The Malaria Epidemiologic Landscape: A Molecular View

Molecular methods have been used in malaria epidemiology for almost two decades.3 Although the initial emphasis was on diagnostics and genotyping, current epidemiological investigations have been enriched by incorporating population biology and population genetics modeling and concepts, which move the field beyond simple descriptions of malaria incidence and prevalence.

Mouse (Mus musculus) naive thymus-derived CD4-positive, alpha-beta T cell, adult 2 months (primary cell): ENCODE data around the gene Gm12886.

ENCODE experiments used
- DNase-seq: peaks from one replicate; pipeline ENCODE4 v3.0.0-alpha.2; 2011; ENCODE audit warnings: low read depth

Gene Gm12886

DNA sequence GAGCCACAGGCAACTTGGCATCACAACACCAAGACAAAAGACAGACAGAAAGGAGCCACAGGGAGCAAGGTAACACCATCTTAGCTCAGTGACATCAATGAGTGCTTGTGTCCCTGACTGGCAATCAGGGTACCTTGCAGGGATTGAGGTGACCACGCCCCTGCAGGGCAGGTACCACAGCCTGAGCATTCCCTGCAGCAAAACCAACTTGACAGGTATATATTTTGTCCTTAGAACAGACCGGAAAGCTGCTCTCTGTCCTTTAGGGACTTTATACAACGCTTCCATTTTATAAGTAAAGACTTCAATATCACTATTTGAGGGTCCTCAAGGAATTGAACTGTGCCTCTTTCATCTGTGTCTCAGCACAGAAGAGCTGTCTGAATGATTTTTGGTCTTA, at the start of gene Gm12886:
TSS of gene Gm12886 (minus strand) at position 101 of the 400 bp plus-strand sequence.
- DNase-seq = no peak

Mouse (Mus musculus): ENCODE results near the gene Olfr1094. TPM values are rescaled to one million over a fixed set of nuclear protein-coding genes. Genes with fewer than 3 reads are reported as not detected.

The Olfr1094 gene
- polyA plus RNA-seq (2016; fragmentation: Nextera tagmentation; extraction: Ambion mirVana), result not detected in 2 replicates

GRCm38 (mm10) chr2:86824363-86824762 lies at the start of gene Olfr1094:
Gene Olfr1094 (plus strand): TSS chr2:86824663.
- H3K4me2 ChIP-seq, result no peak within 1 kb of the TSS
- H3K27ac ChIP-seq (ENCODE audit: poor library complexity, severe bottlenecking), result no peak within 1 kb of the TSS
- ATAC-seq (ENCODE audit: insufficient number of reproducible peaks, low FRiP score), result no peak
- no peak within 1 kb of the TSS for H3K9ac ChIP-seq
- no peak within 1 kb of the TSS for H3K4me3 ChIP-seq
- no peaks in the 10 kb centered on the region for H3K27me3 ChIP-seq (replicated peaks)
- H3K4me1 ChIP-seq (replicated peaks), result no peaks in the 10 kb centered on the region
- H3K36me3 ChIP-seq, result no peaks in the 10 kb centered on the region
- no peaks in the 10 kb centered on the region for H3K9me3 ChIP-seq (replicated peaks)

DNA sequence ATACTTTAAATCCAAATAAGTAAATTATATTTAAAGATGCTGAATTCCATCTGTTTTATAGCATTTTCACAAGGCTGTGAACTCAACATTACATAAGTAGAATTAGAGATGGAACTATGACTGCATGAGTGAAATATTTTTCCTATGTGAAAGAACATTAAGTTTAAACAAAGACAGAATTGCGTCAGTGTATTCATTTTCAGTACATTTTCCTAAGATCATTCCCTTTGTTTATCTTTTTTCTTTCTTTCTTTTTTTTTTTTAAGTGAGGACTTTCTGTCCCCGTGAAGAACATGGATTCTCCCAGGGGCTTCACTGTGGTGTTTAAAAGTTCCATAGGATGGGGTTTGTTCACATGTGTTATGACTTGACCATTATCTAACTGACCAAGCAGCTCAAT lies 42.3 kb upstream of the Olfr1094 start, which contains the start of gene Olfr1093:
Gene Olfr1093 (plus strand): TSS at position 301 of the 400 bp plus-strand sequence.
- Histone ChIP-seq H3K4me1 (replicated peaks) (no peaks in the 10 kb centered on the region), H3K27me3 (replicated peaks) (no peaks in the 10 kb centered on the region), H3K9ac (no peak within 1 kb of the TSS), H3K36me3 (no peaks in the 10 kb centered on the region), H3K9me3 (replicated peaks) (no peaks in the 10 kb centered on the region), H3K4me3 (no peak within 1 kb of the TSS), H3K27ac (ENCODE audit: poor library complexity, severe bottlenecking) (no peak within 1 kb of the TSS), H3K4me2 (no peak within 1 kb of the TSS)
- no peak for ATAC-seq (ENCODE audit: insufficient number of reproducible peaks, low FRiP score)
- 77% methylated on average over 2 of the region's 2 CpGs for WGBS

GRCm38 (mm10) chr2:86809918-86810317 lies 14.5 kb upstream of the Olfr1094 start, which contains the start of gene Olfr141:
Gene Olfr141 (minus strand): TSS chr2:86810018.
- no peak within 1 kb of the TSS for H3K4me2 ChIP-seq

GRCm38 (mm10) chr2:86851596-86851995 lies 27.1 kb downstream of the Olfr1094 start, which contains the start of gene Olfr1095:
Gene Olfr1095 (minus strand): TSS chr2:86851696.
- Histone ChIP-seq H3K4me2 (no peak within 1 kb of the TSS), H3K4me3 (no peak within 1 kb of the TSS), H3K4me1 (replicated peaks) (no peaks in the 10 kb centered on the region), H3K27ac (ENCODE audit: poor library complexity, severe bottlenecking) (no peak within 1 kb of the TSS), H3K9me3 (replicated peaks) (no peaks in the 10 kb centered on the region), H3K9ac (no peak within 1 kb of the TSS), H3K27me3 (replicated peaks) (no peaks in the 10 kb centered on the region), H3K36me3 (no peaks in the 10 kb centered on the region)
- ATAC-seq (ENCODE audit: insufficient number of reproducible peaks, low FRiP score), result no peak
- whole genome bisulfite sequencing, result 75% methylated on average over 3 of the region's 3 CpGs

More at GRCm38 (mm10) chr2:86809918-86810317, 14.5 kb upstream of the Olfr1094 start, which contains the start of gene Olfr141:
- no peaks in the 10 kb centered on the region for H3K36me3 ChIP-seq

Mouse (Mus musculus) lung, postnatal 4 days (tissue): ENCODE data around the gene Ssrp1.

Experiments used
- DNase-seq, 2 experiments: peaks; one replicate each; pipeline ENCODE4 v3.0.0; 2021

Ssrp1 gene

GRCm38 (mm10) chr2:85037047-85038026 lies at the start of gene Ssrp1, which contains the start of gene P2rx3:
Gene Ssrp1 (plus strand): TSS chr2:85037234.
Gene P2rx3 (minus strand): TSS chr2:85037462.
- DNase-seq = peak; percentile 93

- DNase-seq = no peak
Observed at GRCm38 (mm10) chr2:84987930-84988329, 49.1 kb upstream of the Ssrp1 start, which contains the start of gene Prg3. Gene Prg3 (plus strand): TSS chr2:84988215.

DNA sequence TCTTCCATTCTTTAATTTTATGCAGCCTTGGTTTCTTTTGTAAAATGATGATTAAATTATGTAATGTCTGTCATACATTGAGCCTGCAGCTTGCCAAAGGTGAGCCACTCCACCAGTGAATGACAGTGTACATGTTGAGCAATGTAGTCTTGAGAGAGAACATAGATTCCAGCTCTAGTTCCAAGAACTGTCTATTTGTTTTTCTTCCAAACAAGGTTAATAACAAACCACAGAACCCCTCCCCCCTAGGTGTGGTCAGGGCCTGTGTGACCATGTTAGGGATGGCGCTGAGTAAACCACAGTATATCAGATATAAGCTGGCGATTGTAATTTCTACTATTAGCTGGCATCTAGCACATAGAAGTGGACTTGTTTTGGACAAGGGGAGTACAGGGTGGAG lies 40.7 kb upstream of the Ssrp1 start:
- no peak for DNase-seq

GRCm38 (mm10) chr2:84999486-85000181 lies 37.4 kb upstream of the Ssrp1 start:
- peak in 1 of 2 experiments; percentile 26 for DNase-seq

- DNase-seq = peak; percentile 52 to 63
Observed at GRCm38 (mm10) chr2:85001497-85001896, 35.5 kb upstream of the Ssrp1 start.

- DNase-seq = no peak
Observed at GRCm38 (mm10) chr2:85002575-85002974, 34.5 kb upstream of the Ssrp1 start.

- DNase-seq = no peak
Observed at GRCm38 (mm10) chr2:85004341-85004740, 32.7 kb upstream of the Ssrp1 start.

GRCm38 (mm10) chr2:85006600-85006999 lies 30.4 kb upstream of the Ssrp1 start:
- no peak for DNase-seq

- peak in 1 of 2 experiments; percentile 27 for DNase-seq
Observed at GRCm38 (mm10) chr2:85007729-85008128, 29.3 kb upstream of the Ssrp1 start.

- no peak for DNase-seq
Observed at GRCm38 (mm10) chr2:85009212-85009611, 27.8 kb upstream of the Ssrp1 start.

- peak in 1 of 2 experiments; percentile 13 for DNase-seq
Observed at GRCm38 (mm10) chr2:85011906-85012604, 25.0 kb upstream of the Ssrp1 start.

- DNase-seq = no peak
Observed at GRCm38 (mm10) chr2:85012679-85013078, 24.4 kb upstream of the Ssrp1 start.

From an operational point of view, molecular tools allow 1) more sensitive estimations of prevalence and incidence that include subclinical cases of parasitemia; 2) assessment of the effectiveness of intervention strategies on the occurrence, complexity, and duration of infections; 3) differentiation between recrudescent, relapsing, and new infections; 4) estimation of the effect of interventions on the allele frequency of the targeted gene (e.g., mutations associated with drug resistance or variants in a vaccine construct); 5) estimation of the differential contribution of individual hosts to transmission by targeting gametocyte-specific genes; and 6) assessment of demographic patterns within parasite populations (gene flow–migration–colonization of new areas and population expansions), especially when transmission is driven by specific groups of particularly mobile subclinically infected individuals or migration across borders.3 This information, integrated with appropriate mathematical modeling or epidemiologic investigations, allows for the improvement of resource allocation and provide an early warning system to modify the intervention deployed in response to changing conditions.